The Two Fronts of the Kurdish Struggle In Syria
Serêkaniyê, Rojava Syria- In the battle for the overthrow of the Assad government, Kurds in Rojava are struggling against more than just Assad’s forces. In an intense period of shelling from Assad’s government last month, six Kurdish civilians were killed in Serêkaniyê, five of whom were from the same family. At the same time, a graphic video emerged at the end of November apparently showing an armed battalion shooting at unarmed Kurdish youth laying on the ground.
As the conflict grinds into its 21st month, the calm that Northern Syria enjoyed overall has come to a bloody end as Kurdish civilians suffer the consequences of both the Assad government’s assault and the chaos of uncontrolled Free Syrian Army battalions. Syria’s refugee crisis has also hit its Kurdish population, with over 30,000 Kurdish refugees in Iraqi Kurdistan’s largest camp alone. The Turkish town of Ceylanpinar has also become a haven for Kurdish refugees fleeing from Serêkaniyê, where the bombing and gunfire can be seen from just across the border. Whereas before Kurdish towns enjoyed relative calm after Assad’s forces withdrew from the north to concentrate their assault on Aleppo, the recent advancements of Arab and Islamists battalions have opened up a new front for the Kurdish struggle in Syria.
The Kurds are by no means an exception to the complexities of the Syrian revolution. Various Kurdish parties complemented by various Arab parties influenced by various state actors create an unstable situation where competing power interests have the potential to turn the region into an explosive conflict zone. Kurdish human rights, in the mean time, remain threatened by the Assad regime and by encroaching battalions that claim to fight on behalf of the Syrian revolution. The battalions have been responsible for encroaching on traditionally Kurdish territory, and the resulting conflict is marked by kidnappings back and forth, torture as seen in the above video, and of course, huge cost to civilians.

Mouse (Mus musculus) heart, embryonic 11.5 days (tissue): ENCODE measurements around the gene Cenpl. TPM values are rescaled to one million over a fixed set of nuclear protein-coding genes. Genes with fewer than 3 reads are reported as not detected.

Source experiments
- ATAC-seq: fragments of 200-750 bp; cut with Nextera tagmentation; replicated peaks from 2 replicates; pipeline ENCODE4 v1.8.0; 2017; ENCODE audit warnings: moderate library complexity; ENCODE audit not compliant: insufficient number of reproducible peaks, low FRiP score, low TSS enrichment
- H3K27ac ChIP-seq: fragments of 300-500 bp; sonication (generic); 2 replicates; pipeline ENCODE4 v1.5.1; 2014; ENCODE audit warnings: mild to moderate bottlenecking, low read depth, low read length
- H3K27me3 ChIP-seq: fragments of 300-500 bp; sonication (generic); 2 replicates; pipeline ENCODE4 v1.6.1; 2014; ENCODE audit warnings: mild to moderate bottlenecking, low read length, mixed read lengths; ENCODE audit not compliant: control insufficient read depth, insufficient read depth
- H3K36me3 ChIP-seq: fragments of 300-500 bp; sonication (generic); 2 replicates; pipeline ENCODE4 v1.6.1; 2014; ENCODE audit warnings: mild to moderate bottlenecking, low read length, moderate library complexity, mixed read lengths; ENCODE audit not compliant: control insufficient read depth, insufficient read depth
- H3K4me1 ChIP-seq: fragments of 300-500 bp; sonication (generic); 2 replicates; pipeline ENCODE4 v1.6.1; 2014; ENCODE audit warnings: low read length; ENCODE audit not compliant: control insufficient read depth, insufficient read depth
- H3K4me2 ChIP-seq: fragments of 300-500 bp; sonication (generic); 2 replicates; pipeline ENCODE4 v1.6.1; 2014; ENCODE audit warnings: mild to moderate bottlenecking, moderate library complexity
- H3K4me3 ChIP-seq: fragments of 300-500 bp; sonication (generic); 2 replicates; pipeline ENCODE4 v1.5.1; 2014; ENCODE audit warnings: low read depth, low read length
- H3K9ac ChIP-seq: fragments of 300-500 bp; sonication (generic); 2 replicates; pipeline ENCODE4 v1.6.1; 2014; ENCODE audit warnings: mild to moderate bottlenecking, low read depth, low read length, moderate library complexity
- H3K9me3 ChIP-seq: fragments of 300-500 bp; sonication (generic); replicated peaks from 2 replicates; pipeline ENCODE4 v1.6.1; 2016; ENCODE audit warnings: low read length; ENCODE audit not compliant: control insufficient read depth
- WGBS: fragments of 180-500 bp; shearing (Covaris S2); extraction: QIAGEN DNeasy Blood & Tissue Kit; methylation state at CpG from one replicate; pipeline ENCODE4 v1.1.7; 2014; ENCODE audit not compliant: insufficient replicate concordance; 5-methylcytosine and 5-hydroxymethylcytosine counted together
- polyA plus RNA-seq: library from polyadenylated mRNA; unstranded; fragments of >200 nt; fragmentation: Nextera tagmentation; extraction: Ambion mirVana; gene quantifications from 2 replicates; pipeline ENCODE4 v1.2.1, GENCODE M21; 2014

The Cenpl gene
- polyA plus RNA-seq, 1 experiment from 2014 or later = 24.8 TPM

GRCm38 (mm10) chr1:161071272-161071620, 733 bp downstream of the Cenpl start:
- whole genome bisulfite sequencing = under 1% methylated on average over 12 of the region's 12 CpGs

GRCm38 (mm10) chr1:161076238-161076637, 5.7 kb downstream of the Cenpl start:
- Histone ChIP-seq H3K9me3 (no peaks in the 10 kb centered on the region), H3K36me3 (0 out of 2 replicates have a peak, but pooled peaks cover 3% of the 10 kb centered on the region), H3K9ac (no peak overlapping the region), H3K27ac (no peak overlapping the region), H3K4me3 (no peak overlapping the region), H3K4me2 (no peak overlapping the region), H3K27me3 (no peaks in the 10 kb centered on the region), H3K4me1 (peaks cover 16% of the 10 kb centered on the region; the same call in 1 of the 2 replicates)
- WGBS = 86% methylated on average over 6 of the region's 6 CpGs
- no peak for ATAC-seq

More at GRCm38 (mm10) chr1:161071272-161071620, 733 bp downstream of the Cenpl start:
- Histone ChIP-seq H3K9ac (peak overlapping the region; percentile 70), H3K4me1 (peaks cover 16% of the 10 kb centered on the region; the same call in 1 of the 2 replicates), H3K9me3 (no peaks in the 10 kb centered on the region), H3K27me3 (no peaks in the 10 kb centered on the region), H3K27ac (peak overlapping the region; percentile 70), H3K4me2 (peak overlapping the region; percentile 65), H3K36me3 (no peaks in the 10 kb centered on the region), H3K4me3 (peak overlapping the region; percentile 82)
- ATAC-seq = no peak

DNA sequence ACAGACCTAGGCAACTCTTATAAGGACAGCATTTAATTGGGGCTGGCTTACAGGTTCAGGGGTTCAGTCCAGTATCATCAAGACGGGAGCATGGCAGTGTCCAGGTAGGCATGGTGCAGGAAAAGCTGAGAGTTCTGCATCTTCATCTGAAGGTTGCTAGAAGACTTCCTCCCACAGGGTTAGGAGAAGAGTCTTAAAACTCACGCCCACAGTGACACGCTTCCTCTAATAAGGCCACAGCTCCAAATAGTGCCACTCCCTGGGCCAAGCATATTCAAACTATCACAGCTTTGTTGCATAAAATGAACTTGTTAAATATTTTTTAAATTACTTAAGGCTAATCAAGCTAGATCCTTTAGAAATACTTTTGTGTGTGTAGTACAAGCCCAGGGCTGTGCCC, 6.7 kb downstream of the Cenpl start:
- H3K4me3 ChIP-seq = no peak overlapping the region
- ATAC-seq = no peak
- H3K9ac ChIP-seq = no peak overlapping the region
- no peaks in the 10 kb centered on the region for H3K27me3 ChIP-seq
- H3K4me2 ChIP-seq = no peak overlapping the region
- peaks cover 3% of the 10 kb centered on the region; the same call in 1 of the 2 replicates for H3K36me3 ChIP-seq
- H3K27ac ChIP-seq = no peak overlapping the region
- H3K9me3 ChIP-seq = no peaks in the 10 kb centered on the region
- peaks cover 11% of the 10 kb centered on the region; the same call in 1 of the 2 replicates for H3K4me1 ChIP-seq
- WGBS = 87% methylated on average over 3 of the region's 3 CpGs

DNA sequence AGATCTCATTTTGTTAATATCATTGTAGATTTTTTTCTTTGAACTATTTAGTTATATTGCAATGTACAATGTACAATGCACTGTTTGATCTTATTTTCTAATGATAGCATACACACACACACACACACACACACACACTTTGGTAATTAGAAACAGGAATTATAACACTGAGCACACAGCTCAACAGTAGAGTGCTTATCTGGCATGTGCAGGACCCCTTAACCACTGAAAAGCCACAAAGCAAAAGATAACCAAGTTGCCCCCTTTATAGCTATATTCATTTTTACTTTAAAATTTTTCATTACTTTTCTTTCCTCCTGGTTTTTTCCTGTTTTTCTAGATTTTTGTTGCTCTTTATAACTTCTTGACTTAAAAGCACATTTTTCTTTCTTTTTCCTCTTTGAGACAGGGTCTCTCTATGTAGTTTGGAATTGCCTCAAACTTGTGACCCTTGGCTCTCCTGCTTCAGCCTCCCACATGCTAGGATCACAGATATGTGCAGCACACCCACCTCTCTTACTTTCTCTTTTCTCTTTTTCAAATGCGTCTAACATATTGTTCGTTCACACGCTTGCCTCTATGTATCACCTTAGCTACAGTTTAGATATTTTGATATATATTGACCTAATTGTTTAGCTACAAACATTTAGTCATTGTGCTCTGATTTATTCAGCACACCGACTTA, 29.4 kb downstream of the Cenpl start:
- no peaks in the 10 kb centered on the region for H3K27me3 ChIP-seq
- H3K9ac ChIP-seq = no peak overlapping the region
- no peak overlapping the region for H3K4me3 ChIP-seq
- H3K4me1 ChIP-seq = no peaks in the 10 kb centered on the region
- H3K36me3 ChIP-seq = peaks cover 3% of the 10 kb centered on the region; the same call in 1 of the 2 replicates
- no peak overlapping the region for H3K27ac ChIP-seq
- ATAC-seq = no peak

In the context of these struggles, protests by various Kurdish groups continue to fill the streets. Some protests on Friday 7 December were a call for unity between Arabs and Kurds in the struggle against the Assad government. In the Aleppan suburb of Ashrafiyeh, Kurdish and Syrian independence flags waved as a large group of protesters sang and danced in unison.
In other parts of Rojava, Kurdish protesters in Qamişlo chanted against the proposed presence of UN peacekeepers in Syria, saying the time for peacekeepers has long passed.
Despite the false impression among the Syrian opposition that the PYD has not taken a clear stand against the regime, Kurdish groups have thus far shown themselves to mainly be concerned with protecting themselves against both the assault of the Assad regime and the chaos and violence of the current situation.